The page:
Beginning in Spring 2018, the minor in Judaic, Holocaust and Peace Studies includes a new course to its Holocaust concentration. In HIS 3532 (as of Fall 2018: JHP/HIS 3152) "Nazi Germany: History and Posthistory," students will examine histories of Nazi Germany, especially processes of dictatorship building, Nazi cultural policies, socio-economic developments, foreign policy and war, the persecution of real and imagined opponents, and implementation of genocidal policies. The course will discuss these phenomena in their trans-European connections. It also examines how Germans, ranging from political elites to student activists, sought and often failed to "come to terms" with the Nazi past after 1945.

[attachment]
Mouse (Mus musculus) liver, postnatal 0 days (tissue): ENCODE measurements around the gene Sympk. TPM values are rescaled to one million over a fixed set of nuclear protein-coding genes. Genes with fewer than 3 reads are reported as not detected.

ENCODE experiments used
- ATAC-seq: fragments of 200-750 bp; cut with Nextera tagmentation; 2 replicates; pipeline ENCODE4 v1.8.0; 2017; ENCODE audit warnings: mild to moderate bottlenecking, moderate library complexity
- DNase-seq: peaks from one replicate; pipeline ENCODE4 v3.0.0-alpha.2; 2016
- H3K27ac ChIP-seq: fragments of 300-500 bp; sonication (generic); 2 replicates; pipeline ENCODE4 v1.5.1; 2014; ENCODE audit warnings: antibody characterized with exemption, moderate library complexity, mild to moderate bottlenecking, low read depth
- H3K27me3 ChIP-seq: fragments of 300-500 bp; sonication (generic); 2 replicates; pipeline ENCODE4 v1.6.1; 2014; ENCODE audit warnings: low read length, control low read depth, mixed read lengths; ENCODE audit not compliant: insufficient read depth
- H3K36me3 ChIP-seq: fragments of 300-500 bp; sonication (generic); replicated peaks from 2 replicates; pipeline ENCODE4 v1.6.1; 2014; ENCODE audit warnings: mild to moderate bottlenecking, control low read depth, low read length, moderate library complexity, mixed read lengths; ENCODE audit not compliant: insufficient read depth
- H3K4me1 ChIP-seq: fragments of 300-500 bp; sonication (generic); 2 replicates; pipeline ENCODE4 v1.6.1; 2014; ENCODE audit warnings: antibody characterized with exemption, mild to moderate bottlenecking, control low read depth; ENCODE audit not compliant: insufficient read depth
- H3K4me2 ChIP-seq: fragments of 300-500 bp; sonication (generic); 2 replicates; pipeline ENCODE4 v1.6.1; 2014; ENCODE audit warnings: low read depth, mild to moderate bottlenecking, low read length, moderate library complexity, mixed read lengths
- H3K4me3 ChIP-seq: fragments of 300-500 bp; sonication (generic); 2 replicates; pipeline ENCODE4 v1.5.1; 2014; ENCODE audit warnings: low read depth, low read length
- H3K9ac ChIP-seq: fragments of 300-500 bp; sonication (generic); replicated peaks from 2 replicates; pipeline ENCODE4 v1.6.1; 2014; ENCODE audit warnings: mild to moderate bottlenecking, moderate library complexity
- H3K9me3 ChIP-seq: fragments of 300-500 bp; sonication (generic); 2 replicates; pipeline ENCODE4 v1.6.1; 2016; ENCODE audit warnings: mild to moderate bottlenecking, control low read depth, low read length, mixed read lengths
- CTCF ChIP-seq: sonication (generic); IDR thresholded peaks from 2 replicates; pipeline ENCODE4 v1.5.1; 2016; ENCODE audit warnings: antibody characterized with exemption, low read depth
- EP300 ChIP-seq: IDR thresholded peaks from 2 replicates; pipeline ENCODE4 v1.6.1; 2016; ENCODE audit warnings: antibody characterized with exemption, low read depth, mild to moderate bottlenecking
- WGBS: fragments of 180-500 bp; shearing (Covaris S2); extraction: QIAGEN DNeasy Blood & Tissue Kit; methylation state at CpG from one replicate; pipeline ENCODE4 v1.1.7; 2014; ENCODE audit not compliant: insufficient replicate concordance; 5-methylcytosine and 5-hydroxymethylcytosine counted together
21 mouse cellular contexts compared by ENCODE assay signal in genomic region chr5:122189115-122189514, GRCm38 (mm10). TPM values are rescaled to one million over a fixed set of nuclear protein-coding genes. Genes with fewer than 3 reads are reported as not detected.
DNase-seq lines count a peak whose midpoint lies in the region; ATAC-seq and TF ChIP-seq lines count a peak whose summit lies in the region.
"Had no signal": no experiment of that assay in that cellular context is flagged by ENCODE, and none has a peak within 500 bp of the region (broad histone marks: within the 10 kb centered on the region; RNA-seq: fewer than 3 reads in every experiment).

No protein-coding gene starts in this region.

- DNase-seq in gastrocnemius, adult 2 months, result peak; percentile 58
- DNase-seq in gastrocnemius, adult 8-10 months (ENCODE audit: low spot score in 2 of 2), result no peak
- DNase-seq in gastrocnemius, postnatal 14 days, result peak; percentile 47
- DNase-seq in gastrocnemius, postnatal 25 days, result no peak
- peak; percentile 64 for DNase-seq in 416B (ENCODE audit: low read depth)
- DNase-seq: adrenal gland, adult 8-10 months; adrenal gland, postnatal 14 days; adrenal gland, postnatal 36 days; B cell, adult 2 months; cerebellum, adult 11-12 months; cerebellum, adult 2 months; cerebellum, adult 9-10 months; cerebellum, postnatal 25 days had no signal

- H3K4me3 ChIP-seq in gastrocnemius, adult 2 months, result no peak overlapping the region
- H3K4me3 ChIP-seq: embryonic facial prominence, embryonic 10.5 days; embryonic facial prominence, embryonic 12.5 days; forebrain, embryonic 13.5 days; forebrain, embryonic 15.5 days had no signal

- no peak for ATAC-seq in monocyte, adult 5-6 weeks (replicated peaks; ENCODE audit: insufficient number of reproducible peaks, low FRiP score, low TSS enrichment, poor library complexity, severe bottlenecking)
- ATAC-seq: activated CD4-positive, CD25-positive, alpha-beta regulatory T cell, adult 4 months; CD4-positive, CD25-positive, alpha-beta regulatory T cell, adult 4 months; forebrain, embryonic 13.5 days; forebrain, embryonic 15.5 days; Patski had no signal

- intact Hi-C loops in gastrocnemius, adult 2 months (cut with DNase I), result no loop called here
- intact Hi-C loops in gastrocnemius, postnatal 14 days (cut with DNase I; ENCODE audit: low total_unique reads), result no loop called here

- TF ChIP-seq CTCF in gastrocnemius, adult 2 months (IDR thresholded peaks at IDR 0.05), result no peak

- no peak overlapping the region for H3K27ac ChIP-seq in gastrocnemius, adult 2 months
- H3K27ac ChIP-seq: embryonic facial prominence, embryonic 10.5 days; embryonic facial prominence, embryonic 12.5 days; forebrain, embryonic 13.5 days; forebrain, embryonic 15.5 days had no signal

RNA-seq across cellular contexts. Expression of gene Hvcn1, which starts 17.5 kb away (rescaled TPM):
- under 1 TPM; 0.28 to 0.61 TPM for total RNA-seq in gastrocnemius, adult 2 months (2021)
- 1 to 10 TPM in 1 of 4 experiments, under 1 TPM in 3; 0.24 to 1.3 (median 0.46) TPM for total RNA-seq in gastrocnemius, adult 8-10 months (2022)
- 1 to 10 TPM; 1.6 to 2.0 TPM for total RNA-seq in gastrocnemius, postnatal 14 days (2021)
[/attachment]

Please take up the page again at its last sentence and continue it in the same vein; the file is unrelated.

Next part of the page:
Since the most recent presidential election campaign and beginning of the Trump presidency, concepts and imageries of fascism have pervaded political and cultural discourses in the U.S. at a level not seen since the early 1970s. In their reflections on the current political landscape, journalists, public intellectuals, politicians and a number of academics frequently draw comparisons to German fascism of the 1920s through 1940s. A growing number of Holocaust survivors has even equated the present political climate in the U.S. with that of mid-1930s Austria or early 1930s Germany. Moreover, images of swastika flags and armed white supremacists marching in Charlottesville, VA, and elsewhere along with an increasing mainstreaming of so-called “white nationalism” replete with racist and anti-Semitic ideologies have turned discussions of fascism and Nazism to an almost daily occurrence. These phenomena make it ever more timely and necessary to revisit and evaluate histories and posthistories of Nazism and Hitler Germany of the last century. Among others, the course explores the multi-fold ways in which politicians and grassroots activists alike appropriated and instrumentalized presentist social and political memories of fascism and mass murder. Their actions, as the course will demonstrate, also prefigured political and mnemonic practices that shape the political landscapes and cultures from the Berlin Republic to the United States today.